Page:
Each week, the Economic Research Department of BNP Paribas reports on economic news.
The European Central Bank came out swinging this week, to the point that it even risks feeding the sentiment that this time it might have thrown its last weapons into the battle. Key rates cuts, a stronger Quantitative Easing programme and new long-term refinancing operations: there is no time to wait and see, but instead everything possible must be done to accelerate the recovery of lending, activity and, in turn, prices.
Unfortunately, the sense of urgency is not the same in Brussels and Frankfurt. The European Commission presented this week a summary of the indepth reviews of twelve Eurozone countries that risk experiencing macroeconomic imbalances. Although presented differently, the Commission’s basic observation is identical to that of the ECB when it notes that “the Eurozone currently shows one of the world’s highest current account surpluses.” Even so, the procedure will advance at the slow pace we’ve grown accustomed to expecting from European institutions, and will be based on “a strengthened dialogue with the national authorities”. In addition, while France, Italy and Portugal are just one notch away from triggering disciplinary procedures, Germany and the Netherlands are seen in a less severe light, even though their current surpluses have exceeded the 6% threshold since 2012 and 2009, respectively. Their imbalances were not found to be excessive by the Commission services, although their situation “might indicate excessive domestic savings with regard to investment…”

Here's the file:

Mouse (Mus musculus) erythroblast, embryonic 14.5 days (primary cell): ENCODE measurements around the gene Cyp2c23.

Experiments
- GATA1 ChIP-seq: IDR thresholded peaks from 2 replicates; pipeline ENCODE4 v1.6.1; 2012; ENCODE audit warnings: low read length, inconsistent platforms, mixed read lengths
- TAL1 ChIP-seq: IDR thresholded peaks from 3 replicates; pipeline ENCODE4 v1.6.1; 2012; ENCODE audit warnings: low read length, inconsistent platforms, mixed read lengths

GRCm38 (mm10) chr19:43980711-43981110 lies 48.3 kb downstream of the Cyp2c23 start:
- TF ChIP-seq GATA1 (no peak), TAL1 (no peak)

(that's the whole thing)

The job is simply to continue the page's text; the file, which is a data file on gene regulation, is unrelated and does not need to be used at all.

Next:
See the video : ECB: Big package in March